Councillor questions council over Brexit
Councillor Declan Wilson, deputy leader of the Lib Dem Group, asked Councillor Paul James, the city council leader, about a leaked report from Government civil servants warning of a "doomsday" Brexit scenario.
The Sunday Times reported that civil servants at the Department for Exiting the EU were drawing up a worst-case scenario that would see Britain facing food, fuel and medicine shortages within weeks if it left the EU without a deal.
There are said to be three scenarios - one mild, one severe, and one dubbed "Armageddon".
Councillor Wilson, who represents Hucclecote, said his question was reasonable given the prospect of No Deal becoming ever more likely.
"Theresa May's Chequers plan is unravelling by the day with Cabinet resignations, junior ministers quitting and now she is caving in and making concessions to some of her Conservative MPs over the Customs Bill," he said.
"There isn't much time left for Britain and the EU to agree a deal, and even if they do, it still has to clear Parliament and a large number of hardline Brexiteer Conservative MPs who are determined not to concede any ground.
"There is a very real prospect that Britain will crash out of the EU in March next year without a deal and therefore the worst really could happen.
"My question was about finding out what steps city council has taken to deal with such a scenario.
"It's clear from Councillor James's answer that the city council is yet to make any plans and rather than being proactive is happy for others to take the lead.
"The council really does need to start planning now for all eventualities."
He added: "A No Deal could cause untold damage to Britain, which is why the people should be give the final say on the Brexit deal, with the option to stay in the EU."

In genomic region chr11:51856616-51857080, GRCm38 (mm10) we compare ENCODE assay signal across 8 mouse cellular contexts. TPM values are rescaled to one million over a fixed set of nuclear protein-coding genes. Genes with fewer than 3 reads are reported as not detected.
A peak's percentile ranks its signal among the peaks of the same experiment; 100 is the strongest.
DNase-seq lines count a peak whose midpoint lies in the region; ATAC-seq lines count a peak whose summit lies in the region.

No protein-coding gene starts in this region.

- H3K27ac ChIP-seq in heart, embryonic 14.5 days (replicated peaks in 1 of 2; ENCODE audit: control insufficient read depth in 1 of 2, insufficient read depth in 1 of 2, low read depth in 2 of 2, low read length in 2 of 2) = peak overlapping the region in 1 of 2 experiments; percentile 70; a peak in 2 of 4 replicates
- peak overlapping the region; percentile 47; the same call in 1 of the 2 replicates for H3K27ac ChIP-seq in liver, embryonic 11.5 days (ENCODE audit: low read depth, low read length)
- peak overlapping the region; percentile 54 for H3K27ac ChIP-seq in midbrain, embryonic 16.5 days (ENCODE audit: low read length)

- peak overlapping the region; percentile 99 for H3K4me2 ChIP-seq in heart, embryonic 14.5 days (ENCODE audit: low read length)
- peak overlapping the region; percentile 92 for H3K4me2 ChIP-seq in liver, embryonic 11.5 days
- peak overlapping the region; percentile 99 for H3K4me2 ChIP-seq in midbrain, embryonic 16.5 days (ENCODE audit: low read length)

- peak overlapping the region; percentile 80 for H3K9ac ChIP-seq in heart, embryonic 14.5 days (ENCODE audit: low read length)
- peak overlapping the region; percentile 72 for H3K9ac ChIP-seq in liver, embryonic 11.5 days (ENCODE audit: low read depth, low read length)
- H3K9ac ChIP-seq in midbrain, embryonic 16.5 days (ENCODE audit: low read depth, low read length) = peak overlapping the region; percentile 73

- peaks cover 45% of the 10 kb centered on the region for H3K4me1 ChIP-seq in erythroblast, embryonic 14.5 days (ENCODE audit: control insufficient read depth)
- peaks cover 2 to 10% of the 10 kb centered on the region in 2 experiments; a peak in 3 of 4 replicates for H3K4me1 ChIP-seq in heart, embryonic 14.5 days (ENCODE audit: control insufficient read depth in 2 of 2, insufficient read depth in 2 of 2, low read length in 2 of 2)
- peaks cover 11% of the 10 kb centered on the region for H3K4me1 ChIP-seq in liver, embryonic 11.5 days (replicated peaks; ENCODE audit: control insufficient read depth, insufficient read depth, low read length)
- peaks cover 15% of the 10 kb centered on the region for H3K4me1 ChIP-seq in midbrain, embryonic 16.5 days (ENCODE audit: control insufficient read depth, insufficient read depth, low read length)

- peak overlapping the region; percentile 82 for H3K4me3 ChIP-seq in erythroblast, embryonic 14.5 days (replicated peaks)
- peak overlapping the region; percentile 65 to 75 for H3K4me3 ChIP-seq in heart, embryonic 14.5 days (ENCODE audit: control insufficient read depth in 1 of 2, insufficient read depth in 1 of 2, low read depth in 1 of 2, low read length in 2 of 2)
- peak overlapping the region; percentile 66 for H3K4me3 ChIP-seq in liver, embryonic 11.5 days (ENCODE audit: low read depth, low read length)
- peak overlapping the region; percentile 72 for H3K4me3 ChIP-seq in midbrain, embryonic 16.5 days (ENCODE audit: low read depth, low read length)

Councillor Wilson's question to the Leader of the Council says: "According to a leaked report, prepared by civil servants at the Department for Exiting the EU, Britain could be hit with shortages of medicine, fuel and food within a fortnight if the UK leaves the EU without a deal.
"What contingency plans is this council preparing to help struggling communities in the event of such a scenario."
Councillor James's written response says: "Members may be aware that the relevant Act of Parliament that revokes the EU Communities Act of 1972, the Withdrawal Act, has already received Royal Assent.
"The Prime Minister updated Parliament following the recent Council of Europe meeting on progress of the Withdrawal Agreement with the EU.
"She noted that 'with the exception of the Protocol relating to Northern Ireland, we now have an agreement or are close to doing so'.
"The Government is due to publish a White Paper on its detailed approach to the future arrangements. This will inform talks on the other part of the next stage of negotiations, the Political Declaration.
"It is the aim of both sides that this document will be detailed and agreed in the Council meeting in October. It must in any event be agreed before the end of the year, allowing both Parliaments to approve it before we leave the EU at the end of March 2019.
"There is no reason to believe that there will be do deal, since both sides have made it clear that is vital for there to be one.
"Scaremongering about the likelihood of a no deal is unhelpful. We will of course plan for reasonable contingencies taking our lead from the Local Government Association, which represents local councils in the Brexit discussions with Government."